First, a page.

Today, Congressman David Wu held a hearing to call for immediate improvements in early warning systems and disaster mitigation technologies at the Department of Homeland Security (DHS).
"None of us will soon forget the recent images of tragedy and destruction out of Japan," said Wu. "Though Oregon sustained millions of dollars in damages from the tsunami, we were extremely lucky that a disaster scenario did not occur this time. I am grateful to our well-prepared emergency management teams for facilitating an orderly evacuation. However, I also have significant concerns about faulty tsunami sirens and conflicting information about the size and timing of potential waves. We cannot wait until after the unthinkable happens to invest in new technologies that can save thousands of lives."
Congressman Wu questioned witnesses from DHS and other organizations on the status of interoperable emergency communications technologies, which allow first responders from different jurisdictions to coordinate their efforts. A key challenge to implementing these lifesaving technologies is the slow progress of adopting technical standards, a major focus of Congressman Wu's work in Congress. He pressed officials from DHS's Science and Technology Directorate to outline their agency's integration and adoption efforts.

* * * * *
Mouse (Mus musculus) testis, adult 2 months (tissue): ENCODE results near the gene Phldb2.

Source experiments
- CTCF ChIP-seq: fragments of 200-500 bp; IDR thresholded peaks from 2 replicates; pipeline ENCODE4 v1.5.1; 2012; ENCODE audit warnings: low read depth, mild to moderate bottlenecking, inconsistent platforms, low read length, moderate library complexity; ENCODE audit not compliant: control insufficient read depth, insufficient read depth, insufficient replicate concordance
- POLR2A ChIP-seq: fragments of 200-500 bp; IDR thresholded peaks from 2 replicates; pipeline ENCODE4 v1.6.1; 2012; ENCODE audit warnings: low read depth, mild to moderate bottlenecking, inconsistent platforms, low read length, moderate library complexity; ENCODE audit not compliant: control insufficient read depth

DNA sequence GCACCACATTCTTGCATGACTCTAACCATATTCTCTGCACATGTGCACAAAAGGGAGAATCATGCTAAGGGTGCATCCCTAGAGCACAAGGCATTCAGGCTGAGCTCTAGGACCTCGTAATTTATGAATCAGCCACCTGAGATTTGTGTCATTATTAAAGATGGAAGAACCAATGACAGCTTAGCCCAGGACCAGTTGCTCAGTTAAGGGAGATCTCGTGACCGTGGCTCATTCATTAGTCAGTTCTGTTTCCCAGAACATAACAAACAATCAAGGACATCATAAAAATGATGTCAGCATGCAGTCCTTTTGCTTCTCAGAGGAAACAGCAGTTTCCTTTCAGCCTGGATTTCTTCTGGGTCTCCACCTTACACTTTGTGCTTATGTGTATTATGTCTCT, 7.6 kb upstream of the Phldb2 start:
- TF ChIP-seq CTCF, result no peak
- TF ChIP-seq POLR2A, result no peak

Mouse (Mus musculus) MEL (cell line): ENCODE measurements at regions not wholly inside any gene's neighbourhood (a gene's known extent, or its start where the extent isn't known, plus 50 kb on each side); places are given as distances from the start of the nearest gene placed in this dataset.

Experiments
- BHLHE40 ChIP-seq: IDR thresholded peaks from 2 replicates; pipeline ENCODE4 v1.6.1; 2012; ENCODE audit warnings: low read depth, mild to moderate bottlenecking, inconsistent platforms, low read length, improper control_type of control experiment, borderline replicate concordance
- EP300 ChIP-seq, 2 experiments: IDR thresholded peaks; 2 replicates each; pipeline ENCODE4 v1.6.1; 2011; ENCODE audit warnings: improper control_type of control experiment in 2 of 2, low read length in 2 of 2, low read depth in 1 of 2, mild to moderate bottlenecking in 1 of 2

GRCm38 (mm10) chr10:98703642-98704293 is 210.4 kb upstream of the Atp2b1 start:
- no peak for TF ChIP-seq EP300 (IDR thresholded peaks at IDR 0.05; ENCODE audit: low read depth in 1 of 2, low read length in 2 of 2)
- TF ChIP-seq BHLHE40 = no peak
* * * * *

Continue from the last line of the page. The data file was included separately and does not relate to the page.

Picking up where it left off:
"Our first responders risk everything to save lives during an emergency. They depend on streamlined technologies to stay informed of developing dangers and in touch with their colleagues," Wu said. "The Department of Homeland Security and partner agencies must strengthen efforts to complete standards development and support innovative breakthroughs before the next major disaster strikes."
A leader in Congress on disaster mitigation issues, Congressman Wu authored the Natural Hazards Risk Reduction Act of 2010, which passed the House of Representatives on March 2, 2010. This bill authorizes funding across several agencies, including the National Institute of Standards and Technology and National Science Foundation, to support research on predicting and mitigating fallout from natural disasters such as earthquakes, tsunamis, wildfires, and windstorms.